29. Asymptotic form of the global wave The diffused wave: difference between incident and total wave : Scattering amplitude Elastic diffusion, with k staying the same (but of general validity in the CM system)

30. Physical meaning of the scattering amplitude What we have written is equivalent to : We can consider an incident flux equal to the number of incident particles per cross sectional area of the collision center. This is given by the probability density times the velocity : And we have a diffusion flux given by : Diffusion cross section defined as the number of particles scattered per unit flux in an area subtended by a solid angle dΩ:

31. As a general result : Legendre polynomials orthogonality Integrating over the solid angle : Total elastic cross section No absorption and diffusion only due to phase shifts

32. In a more general case (η<1) we can divide the cross section between a reaction part and an elastic part : The total cross section : Non-zero absorption Phase shift part (with or without absorption) Computed with the probability loss Effect on the outgoing wave

33. Optical Theorem : • The scatteringamplitudeis a complexquantity • The scatteringamplitudeisnotwelldefined for θ = 0 How can weget information on F close to (or at) θ = 0 ? Let us consider the amplitude for forward scattering : Relation between the total cross section and the forward amplitude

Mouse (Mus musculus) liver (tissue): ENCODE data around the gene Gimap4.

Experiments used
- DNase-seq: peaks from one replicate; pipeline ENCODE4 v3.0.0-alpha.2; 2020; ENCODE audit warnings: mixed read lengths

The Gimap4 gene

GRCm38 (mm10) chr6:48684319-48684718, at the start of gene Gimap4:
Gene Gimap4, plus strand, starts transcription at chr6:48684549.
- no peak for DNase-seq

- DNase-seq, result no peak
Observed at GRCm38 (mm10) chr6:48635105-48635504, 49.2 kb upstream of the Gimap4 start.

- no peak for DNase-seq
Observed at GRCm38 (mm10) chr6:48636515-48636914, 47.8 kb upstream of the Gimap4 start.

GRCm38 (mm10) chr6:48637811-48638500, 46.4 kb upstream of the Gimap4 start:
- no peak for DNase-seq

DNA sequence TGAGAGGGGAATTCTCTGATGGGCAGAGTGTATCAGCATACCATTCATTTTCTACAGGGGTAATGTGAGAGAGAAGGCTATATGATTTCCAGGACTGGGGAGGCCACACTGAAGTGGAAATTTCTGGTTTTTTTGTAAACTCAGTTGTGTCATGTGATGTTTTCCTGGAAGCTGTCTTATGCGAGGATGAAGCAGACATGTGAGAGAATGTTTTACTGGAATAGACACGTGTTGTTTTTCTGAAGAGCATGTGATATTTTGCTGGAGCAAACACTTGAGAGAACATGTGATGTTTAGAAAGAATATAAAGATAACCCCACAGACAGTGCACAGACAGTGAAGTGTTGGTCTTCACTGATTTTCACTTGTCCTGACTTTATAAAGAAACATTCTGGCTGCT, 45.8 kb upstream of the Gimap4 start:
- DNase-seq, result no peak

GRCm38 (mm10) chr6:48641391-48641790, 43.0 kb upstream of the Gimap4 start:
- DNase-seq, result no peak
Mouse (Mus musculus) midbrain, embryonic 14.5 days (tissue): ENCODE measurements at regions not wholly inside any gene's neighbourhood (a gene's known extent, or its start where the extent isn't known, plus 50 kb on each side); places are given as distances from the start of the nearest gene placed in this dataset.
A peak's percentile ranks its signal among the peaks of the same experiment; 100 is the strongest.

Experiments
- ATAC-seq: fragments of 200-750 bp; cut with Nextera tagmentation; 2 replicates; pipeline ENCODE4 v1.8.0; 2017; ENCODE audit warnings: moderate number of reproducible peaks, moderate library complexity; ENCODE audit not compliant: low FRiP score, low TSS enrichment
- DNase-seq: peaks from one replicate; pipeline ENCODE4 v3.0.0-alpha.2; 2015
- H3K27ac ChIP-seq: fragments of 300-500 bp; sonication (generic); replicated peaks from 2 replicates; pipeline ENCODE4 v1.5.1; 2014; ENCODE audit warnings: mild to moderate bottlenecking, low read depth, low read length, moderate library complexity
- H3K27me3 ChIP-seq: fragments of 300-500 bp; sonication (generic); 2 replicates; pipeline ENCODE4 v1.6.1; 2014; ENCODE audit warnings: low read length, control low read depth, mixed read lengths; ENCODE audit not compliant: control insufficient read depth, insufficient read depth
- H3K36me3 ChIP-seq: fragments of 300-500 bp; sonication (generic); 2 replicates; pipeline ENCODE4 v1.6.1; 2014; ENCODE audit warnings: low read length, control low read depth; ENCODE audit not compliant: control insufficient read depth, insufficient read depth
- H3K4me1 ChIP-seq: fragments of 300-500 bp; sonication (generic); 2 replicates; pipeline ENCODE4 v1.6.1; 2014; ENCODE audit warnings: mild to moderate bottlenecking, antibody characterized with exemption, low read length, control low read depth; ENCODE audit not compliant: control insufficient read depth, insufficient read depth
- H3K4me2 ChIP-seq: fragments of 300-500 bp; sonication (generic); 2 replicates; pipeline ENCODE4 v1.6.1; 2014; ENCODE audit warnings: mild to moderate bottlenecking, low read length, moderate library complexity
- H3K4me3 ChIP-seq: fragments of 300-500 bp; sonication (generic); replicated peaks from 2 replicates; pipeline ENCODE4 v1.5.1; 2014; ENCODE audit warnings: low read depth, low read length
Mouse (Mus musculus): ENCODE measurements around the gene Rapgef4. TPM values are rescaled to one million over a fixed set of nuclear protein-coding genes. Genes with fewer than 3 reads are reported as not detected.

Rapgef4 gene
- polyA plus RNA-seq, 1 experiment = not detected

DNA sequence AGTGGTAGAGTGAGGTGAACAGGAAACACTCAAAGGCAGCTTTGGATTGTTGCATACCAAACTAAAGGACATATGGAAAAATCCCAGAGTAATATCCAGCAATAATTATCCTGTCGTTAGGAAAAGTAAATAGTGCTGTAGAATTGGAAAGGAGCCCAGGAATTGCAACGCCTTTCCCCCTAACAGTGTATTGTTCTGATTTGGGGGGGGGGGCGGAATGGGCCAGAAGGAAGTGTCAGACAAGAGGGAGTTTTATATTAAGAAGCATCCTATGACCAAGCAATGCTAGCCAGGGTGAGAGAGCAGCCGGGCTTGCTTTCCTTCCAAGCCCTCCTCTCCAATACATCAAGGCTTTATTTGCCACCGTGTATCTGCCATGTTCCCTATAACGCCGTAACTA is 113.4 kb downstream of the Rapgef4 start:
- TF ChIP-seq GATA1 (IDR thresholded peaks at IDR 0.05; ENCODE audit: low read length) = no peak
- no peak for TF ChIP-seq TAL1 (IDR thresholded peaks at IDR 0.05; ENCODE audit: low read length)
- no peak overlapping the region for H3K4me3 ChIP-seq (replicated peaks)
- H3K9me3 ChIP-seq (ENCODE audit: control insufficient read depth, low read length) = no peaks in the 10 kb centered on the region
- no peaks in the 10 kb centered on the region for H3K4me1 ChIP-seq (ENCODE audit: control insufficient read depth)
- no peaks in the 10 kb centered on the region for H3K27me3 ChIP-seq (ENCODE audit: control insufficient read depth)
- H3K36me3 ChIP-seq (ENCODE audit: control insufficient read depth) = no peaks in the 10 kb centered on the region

34. Limit on the cross section due to conservation of probability Unitarity If one starts from the fully elastic case : The maximum cross-section for the l wave takes place when And in any case, for a given non-zero ηl the value of Also gives a maximum for the total cross section The maximum absorption cross section takes place when

35. Semiclassical interpretation: angular momentum and impact parameter Role of the various angular momentum waves : a given angular momentum is related to a given impact parameter . Suppose a particle is impinging on a target, with impact parameter b. The angular momentum can be expressed in units of the Planck constant : p b A bigger impact parameter is related to a different unit of angular momentum Particles between l and l+1 are absorbed by an annular area

36. Scattering amplitude for the l wave Im f i Unitarity Circle i/2 2δ f(η=1) 0 Re f η=1: f traces a circle with radius ½, centered in i/2, with phase shift between 0 and π/2 The maximum module is reached at π/2: resonance in the scattering amplitude η<1 : f has a raiuds smaller than the Unitarity Circle The vector cannot exceed the Unitarity Circle  a limit to the cross section

37. Resonance and Breit –Wigner formula Goal: to express the behaviour of the cross section near to a resonance, i.e. when the scattering amplitudes goes through π/2 (spinless particles case) At resonance δ = π/2 Power series expansion Resonance energy Assuming Breit – Wigner formula We obtain :

38. Using the Breit-Wigner formula, one obtains - for the case when a given l is predominant : This is a quantum dependence on energy, that corresponds to a temporale dependence of the state of the type : Decay law of a particle The Fourier transform of the decay law gives the E dependence :

39. In the case of an elastic resonance, the cross section is proportional to the square modulus of this amplitude : This holds for elastic collisions of spinless particles. In general, if we form a spin J resonance by making spin Sa and Sb particles collide, one has :

40. In the case of an elastic scattering in l-wave : A spin factor (for the proton)